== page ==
I first met Joe Dooley at Tidworth, in August 1950 when, as Reservists, we were recalled for service in the Korean War, and posted to the 8th Hussars.
He came from Liverpool and shared that city’s wry sense of humour. He was a small man but never concerned by his lack of inches. He gleefully recounted how, on being posted to the Middle East, his khaki shorts (Bombay Bloomers) were so long he had to have turn-ups. But, as he put it, ‘When they put me on a horse I was big, and good, as any of ’em’. And the same applied when they put him in a tank.
We were both in Cromwell tanks, part of Cooper-Force, when a Chinese division overwhelmed us in ‘Happy Valley’, north of Seoul, in the early days of January 1951.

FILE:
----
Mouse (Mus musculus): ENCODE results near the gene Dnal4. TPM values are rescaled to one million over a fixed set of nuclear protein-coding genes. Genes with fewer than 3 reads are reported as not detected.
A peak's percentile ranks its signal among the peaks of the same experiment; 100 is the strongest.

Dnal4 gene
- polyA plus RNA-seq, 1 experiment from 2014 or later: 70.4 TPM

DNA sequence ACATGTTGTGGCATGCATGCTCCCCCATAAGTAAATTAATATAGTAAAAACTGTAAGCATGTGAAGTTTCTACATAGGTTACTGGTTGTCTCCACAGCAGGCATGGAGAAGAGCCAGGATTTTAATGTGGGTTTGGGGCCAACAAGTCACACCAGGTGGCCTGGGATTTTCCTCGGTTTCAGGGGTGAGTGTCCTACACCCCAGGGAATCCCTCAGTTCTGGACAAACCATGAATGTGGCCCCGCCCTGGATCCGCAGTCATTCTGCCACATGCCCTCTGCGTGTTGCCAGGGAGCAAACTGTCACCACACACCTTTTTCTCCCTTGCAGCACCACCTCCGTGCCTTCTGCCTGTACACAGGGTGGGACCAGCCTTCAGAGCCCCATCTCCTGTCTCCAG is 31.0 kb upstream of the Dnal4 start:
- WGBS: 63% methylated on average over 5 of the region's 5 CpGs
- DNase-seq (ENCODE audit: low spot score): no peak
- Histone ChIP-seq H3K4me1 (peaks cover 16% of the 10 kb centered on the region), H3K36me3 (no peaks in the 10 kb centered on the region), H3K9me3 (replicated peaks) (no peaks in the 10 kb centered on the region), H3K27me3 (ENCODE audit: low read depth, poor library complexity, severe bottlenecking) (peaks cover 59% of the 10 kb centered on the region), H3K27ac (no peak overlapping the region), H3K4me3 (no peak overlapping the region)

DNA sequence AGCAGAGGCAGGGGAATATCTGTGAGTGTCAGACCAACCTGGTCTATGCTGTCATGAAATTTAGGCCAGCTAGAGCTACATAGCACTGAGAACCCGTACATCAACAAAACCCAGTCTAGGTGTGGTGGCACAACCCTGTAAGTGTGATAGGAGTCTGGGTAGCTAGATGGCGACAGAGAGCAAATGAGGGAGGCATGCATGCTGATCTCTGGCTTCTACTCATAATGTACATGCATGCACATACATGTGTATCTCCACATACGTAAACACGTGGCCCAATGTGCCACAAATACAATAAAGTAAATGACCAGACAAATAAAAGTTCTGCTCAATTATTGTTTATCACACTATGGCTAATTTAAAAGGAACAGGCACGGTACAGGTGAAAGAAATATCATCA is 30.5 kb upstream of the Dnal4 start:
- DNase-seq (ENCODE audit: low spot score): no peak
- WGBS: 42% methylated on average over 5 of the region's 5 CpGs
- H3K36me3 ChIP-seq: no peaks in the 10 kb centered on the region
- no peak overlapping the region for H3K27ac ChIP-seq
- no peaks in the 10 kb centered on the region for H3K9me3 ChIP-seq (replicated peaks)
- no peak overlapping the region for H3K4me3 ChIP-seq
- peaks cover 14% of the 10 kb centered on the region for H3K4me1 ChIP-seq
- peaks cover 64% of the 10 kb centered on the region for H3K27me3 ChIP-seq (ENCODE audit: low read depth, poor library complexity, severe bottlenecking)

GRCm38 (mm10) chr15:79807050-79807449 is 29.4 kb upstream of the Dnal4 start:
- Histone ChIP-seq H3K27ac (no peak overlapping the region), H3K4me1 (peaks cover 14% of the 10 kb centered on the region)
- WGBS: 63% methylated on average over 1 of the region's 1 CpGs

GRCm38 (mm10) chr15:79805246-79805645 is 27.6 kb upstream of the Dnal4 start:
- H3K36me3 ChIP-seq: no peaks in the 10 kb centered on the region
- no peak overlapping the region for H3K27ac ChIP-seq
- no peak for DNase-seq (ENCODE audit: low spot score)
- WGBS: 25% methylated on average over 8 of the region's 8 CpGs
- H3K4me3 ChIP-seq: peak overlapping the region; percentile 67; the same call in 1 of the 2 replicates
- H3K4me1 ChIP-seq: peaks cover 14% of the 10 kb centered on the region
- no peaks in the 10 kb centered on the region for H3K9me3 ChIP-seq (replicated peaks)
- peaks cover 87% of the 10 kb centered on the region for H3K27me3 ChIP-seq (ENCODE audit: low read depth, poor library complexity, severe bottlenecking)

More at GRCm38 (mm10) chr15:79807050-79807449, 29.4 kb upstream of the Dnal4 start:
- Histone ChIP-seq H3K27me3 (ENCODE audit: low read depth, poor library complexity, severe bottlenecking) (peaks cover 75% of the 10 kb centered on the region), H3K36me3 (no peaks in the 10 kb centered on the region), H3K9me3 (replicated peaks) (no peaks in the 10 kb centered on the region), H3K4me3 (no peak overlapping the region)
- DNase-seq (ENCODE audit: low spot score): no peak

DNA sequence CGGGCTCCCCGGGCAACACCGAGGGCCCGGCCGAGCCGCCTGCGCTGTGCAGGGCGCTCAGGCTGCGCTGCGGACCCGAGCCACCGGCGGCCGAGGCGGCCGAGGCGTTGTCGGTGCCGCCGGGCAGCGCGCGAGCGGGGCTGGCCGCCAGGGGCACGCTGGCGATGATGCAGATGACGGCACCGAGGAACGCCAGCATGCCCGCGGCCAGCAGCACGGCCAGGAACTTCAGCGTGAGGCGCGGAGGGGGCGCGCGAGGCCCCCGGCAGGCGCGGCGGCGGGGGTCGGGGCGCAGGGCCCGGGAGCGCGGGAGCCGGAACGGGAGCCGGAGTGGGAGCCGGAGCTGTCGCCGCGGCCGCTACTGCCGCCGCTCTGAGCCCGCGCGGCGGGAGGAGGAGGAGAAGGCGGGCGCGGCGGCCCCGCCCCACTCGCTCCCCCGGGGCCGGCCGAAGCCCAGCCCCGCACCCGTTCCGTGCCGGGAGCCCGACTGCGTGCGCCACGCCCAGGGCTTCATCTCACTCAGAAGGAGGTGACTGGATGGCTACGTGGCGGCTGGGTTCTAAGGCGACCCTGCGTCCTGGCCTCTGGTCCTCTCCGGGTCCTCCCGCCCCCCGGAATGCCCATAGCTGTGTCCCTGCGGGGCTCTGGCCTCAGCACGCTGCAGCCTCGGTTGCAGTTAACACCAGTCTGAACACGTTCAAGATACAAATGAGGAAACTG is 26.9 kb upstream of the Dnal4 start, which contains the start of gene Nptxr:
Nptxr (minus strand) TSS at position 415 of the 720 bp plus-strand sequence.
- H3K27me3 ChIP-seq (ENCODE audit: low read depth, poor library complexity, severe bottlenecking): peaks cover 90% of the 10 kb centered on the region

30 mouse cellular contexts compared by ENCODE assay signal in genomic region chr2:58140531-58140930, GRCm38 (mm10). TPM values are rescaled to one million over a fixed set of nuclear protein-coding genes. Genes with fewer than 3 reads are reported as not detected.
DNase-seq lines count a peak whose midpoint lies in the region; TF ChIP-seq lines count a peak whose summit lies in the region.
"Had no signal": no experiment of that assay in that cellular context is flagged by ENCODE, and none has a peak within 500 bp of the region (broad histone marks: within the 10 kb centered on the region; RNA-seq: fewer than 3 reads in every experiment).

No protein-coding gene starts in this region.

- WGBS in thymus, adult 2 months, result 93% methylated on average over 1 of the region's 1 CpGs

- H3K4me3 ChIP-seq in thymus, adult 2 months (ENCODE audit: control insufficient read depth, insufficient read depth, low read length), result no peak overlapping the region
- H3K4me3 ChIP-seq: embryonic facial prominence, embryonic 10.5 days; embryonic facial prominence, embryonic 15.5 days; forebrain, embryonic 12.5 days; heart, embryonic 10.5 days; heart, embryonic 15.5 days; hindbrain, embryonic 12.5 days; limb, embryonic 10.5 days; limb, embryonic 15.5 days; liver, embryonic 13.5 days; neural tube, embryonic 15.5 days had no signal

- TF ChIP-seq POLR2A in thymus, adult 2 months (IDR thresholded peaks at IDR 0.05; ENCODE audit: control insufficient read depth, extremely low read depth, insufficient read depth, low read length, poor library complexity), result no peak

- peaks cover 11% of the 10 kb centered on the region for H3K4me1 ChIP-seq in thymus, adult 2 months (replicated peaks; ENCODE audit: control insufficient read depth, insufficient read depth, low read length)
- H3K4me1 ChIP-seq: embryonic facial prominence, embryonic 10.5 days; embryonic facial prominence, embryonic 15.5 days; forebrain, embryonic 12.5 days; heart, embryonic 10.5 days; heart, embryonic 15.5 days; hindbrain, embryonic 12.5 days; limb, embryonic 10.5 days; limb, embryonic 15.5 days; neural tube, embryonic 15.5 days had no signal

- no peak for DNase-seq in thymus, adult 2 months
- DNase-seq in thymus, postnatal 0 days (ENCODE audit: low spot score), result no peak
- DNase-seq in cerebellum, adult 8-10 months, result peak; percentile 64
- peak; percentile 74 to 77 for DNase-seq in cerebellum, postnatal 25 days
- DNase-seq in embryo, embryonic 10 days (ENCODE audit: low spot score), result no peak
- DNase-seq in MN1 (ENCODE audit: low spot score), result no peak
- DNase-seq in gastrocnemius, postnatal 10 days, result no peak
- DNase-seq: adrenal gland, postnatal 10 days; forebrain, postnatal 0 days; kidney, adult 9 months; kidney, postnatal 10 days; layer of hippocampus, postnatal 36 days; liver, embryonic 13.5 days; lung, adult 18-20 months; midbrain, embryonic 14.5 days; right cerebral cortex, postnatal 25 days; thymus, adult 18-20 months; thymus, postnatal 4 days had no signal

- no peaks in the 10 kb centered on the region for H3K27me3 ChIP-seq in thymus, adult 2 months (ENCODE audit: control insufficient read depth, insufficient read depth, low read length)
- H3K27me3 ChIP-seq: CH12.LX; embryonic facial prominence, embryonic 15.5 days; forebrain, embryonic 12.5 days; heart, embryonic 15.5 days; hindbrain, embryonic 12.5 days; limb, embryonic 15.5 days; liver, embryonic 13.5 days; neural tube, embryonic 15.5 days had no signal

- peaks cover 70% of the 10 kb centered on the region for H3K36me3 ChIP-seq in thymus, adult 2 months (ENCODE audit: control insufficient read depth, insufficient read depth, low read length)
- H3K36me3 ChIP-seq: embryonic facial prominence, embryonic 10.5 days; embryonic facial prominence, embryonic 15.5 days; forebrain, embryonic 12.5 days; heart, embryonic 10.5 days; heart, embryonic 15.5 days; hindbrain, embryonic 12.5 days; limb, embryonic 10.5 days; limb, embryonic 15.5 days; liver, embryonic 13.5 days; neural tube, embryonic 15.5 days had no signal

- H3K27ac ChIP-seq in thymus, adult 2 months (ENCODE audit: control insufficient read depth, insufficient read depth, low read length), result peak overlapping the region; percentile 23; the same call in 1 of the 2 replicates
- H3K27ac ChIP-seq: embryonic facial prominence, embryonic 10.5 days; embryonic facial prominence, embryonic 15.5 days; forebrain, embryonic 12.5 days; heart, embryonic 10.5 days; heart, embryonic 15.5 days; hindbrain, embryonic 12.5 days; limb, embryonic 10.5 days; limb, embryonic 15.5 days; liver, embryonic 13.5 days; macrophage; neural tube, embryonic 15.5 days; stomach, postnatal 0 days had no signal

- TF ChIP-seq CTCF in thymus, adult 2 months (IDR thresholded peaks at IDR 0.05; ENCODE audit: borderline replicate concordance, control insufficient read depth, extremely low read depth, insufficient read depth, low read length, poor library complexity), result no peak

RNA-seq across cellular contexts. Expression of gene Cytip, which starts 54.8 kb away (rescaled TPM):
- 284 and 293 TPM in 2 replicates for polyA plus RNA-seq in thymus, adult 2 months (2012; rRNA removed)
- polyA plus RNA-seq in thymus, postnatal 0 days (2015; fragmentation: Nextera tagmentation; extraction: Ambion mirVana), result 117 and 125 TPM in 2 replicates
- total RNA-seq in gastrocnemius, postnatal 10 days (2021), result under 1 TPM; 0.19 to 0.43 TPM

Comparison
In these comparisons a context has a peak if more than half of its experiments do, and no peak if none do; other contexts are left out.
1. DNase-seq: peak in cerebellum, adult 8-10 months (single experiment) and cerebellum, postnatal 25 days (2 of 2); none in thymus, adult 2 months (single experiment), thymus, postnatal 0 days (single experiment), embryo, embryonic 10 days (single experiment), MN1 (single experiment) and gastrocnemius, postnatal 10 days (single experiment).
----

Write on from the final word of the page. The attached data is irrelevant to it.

We were to spend 32 months in captivity, and I got to know Joe very well. His humour and optimism were rare and precious characteristics of the man in those awful early months in Camp 5 on the Yalu River.
People like Dooley were worth their weight in gold in those He had one special friend, a young (19) Regular Hussar, Arthur Calverley-a fellow Liverpudlian – who became desperately ill. Joe nursed him and cared for him with real devotion until the day Calverley was released with the sick and wounded in the Spring of 1953.
I have seen Joe only infrequently in recent years, but we met at our biennial ex-Camp 5 reunions, and we would have met again this summer, in London. As it is, we will include him in our toast to ‘absent friends two.”